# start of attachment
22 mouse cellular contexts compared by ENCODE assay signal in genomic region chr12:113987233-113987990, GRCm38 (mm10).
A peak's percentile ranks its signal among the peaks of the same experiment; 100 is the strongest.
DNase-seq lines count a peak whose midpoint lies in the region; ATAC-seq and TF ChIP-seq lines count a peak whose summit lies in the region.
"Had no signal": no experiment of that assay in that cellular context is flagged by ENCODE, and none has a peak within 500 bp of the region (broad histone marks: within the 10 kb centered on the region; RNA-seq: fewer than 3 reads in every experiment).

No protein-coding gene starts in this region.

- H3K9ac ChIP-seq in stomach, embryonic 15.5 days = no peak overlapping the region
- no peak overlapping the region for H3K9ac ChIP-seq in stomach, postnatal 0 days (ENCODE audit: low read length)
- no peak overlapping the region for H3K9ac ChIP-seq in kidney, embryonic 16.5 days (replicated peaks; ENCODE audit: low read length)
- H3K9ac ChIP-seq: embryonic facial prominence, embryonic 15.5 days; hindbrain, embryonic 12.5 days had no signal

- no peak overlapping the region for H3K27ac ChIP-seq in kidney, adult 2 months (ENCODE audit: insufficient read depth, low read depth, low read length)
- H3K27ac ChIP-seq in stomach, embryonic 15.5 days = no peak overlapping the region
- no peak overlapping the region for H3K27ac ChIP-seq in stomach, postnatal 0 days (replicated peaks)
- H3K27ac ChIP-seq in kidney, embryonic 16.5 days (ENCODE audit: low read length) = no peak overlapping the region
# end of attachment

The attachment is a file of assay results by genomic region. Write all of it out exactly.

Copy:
22 mouse cellular contexts compared by ENCODE assay signal in genomic region chr12:113987233-113987990, GRCm38 (mm10).
A peak's percentile ranks its signal among the peaks of the same experiment; 100 is the strongest.
DNase-seq lines count a peak whose midpoint lies in the region; ATAC-seq and TF ChIP-seq lines count a peak whose summit lies in the region.
"Had no signal": no experiment of that assay in that cellular context is flagged by ENCODE, and none has a peak within 500 bp of the region (broad histone marks: within the 10 kb centered on the region; RNA-seq: fewer than 3 reads in every experiment).

No protein-coding gene starts in this region.

- H3K9ac ChIP-seq in stomach, embryonic 15.5 days = no peak overlapping the region
- no peak overlapping the region for H3K9ac ChIP-seq in stomach, postnatal 0 days (ENCODE audit: low read length)
- no peak overlapping the region for H3K9ac ChIP-seq in kidney, embryonic 16.5 days (replicated peaks; ENCODE audit: low read length)
- H3K9ac ChIP-seq: embryonic facial prominence, embryonic 15.5 days; hindbrain, embryonic 12.5 days had no signal

- no peak overlapping the region for H3K27ac ChIP-seq in kidney, adult 2 months (ENCODE audit: insufficient read depth, low read depth, low read length)
- H3K27ac ChIP-seq in stomach, embryonic 15.5 days = no peak overlapping the region
- no peak overlapping the region for H3K27ac ChIP-seq in stomach, postnatal 0 days (replicated peaks)
- H3K27ac ChIP-seq in kidney, embryonic 16.5 days (ENCODE audit: low read length) = no peak overlapping the region